The Husqvarna factory had improved their bikes continuously during the 60s. After serious research and development, the 250cc racer had a new, rigid frame for 1966. Simultaneously, the power plant was mounted lower than before, which improved road-holding for both mx and offroad. The front forks were also brand new, now developed and produced in-house as opposed to earlier days. The primary transmission was geared to offload strain on the gearbox. It was an improved machine for the five factory riders who would ride for the team in 1967. In addition to Hallman and Olle Pettersson, Ake Jonsson, Hakan Andersson and Staffan Eneqvist also received support. All in all, the factory produced 1,200+ 250cc units for the world markets, save a hundred bikes sold in Sweden. Subsequently, 188,000 Swedish Kronor was budgeted for Husqvarna’s total motocross operation, more or less double the figure of the previous season.
Battling for positions began in Sabadell, Spain at the end of April. The Russian world champion in 1965, CZ-mounted Victor Arbekov started out by winning on this beautiful circuit. Olle Pettersson came home second while Torsten Hallman broke down, missing valuable world championship points. The Swiss Grand Prix at Payerne is special because of the track layout. The steep hills are demanding and are combined with fast straightaways on a hard surface. These conditions suited Hallman well, but it was also a favourite of his antagonist Joel Robert from Belgium. The pair finished one-two, advantage Sweden. Olle P came eighth. There had been two false starts and the third was also questionable. Olle waited, but the heat was never red-flagged so he left the starting area last, way behind and furious, of course!
Green grass was the order of the day in Vannes, France. This track in Brittany was the scene of yet another clash between Hallman and Robert. The Belgian was faster here, so the overall standings were almost level after three rounds. A week later Robert was unbeatable on his home turf in Hechtel and Hallman crossed the line in second. Three weeks later Torsten had his revenge in Bielstein, Germany while Robert broke down on his Czech CZ. Olle Pettersson was second, which meant that Husqvarna scored a double victory here. Sand and Holland are often compatible. In Norg, Joel showed top form and won while Hallman had to retire. Then the trip went south towards Italy where Cuneo lies close to Torino. Here, 1967 is remembered for another double Husky trophy victory. Torsten won while Olle P hit second, well ahead of monsieur Robert.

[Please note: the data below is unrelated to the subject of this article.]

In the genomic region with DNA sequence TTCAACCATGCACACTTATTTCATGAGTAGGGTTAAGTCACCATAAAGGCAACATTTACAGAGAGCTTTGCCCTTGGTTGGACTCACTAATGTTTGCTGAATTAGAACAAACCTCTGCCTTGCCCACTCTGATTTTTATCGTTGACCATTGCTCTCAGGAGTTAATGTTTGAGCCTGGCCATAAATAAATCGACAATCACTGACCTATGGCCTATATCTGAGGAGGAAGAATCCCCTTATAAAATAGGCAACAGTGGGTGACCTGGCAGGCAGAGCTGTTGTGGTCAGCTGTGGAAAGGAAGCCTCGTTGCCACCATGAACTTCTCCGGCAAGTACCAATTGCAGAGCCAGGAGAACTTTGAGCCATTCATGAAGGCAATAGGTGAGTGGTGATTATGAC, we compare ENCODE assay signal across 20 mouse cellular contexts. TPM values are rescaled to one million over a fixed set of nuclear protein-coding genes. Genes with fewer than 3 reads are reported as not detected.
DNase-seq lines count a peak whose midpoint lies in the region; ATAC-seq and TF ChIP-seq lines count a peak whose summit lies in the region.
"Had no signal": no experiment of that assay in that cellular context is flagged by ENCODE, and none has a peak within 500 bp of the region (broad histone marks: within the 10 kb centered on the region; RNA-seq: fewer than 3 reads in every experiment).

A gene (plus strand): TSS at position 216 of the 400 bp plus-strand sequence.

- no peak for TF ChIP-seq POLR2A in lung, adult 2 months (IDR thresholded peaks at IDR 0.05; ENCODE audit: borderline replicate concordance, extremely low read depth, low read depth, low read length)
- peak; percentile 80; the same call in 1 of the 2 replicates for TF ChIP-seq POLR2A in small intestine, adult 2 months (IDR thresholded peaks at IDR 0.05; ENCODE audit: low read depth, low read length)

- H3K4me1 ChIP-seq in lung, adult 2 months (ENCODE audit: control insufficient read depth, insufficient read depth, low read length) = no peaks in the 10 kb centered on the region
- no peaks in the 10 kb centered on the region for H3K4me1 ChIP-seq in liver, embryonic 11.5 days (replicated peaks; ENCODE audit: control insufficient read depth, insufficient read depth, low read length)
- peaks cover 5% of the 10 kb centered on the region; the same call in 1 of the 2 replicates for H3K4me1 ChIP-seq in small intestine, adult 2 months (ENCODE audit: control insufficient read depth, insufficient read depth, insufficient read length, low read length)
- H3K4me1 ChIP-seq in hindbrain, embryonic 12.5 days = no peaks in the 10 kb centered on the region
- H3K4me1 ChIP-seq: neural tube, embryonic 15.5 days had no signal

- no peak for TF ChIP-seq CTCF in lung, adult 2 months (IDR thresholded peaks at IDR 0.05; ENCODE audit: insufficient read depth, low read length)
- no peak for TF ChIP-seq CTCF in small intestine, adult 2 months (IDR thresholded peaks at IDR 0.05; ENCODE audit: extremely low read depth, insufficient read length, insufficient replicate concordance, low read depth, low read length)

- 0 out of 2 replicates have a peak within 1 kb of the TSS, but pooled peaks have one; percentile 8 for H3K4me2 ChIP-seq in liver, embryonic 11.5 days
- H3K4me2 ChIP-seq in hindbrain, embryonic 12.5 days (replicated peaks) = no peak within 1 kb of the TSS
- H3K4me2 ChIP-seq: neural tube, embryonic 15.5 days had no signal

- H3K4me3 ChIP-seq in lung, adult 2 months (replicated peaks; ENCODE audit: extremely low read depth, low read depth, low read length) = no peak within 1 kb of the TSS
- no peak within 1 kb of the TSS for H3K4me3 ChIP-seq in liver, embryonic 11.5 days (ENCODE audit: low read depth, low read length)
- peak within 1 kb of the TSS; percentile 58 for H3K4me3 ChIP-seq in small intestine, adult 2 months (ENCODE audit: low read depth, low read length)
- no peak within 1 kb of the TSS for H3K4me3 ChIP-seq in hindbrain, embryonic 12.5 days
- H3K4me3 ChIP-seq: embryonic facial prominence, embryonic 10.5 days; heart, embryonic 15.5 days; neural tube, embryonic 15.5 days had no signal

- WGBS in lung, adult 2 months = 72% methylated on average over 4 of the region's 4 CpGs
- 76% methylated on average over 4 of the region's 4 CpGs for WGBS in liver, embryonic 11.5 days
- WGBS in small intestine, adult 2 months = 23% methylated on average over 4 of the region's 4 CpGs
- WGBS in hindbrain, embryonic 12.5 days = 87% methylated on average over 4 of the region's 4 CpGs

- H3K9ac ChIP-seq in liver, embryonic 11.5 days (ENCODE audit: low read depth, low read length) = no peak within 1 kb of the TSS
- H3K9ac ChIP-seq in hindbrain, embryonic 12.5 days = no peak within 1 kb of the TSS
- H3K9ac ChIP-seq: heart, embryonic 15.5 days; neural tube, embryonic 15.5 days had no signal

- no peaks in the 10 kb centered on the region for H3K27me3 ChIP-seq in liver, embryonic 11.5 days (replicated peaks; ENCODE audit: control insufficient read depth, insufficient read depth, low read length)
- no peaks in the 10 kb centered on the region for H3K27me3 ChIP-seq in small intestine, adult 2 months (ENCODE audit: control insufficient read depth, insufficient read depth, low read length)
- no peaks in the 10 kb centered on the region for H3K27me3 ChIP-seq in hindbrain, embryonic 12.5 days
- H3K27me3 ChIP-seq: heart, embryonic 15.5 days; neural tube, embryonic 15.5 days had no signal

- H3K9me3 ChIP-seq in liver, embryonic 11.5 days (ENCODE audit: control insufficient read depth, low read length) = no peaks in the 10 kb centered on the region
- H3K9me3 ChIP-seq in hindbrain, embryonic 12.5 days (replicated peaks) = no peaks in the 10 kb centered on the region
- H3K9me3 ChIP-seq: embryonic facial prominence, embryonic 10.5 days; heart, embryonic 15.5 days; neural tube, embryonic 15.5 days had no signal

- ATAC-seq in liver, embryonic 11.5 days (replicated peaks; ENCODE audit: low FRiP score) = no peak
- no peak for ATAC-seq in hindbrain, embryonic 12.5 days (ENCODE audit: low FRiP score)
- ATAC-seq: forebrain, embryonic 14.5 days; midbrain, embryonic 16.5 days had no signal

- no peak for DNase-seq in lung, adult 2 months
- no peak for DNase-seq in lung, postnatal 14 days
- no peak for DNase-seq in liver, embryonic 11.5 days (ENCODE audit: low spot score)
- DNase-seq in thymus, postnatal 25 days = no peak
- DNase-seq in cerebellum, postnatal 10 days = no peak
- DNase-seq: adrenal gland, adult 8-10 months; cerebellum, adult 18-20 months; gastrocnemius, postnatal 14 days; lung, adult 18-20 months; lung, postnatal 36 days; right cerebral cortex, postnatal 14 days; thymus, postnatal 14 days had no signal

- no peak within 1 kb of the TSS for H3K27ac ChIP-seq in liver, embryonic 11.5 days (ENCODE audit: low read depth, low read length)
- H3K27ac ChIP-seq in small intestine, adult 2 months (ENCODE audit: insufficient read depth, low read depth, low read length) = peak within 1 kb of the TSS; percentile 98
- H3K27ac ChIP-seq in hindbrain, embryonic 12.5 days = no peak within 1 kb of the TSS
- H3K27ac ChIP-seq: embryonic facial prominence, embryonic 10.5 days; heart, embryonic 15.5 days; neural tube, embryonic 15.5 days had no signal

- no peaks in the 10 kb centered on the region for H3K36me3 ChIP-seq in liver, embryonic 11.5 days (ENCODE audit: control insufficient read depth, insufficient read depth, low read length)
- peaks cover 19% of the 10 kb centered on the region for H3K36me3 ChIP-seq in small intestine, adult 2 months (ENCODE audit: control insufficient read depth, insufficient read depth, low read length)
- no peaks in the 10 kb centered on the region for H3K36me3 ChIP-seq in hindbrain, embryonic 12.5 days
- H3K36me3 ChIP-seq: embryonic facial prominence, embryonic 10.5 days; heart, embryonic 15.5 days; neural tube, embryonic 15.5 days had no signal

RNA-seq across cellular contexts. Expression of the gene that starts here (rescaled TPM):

In Halstead, north of London, the order was once again reversed when Joel R took an early command of the race. Olle P was third while Hallman retired. If Belgium was good for Robert, Motala in Sweden was favoured by the Swedish riders. The podium was fully occupied by Husqvarna men: 1. Hallman, 2. Pettersson, 3. Hakan Andersson. A giant triumph on home turf. A week later, everybody took the ferry to the east, as it was time for the Finnish GP in sandy Hyvinkää. Olle Pettersson had always been strong on this dusty circuit and in 1967, it was no exception. “Since Hallman had the chance of winning the championship, I waited for him in the first run”, said Olle P, “but Hallman did not want to hear of such a thing and therefore had to be content with the second spot as I won this Grand Prix overall”.
The trips to Russia in the Soviet Union have been mentioned in other Husqvarna blogs. This time the riders went to Belgorod in the southwestern part of the vast country in the East. A record crowd of 100,000 spectators came to watch Torsten Hallman secure his fourth world championship title. Since Robert broke down, nobody could threaten the brilliant Swede, who now won Husqvarna’s seventh motocross title overall. The 12th and last round of the season in mid-August was held in Szczecin, Poland. Olle P had a theoretical chance of finishing second in the final standings, but Robert made no mistake. Pettersson had to be content with the last overall podium position in the final world championship ranking.
All in all, Husqvarna scored five double wins in 1967 with Hallman and Pettersson. Hakan Andersson was sixth while a Finnish rookie rider by the name of Heikki Mikkola took his very first world championship point, finishing 25th in the chart. 10 years later he would also be a Husqvarna world champion.
What an iconic season!
- Article written by Husqvarna’s Kenneth Olausson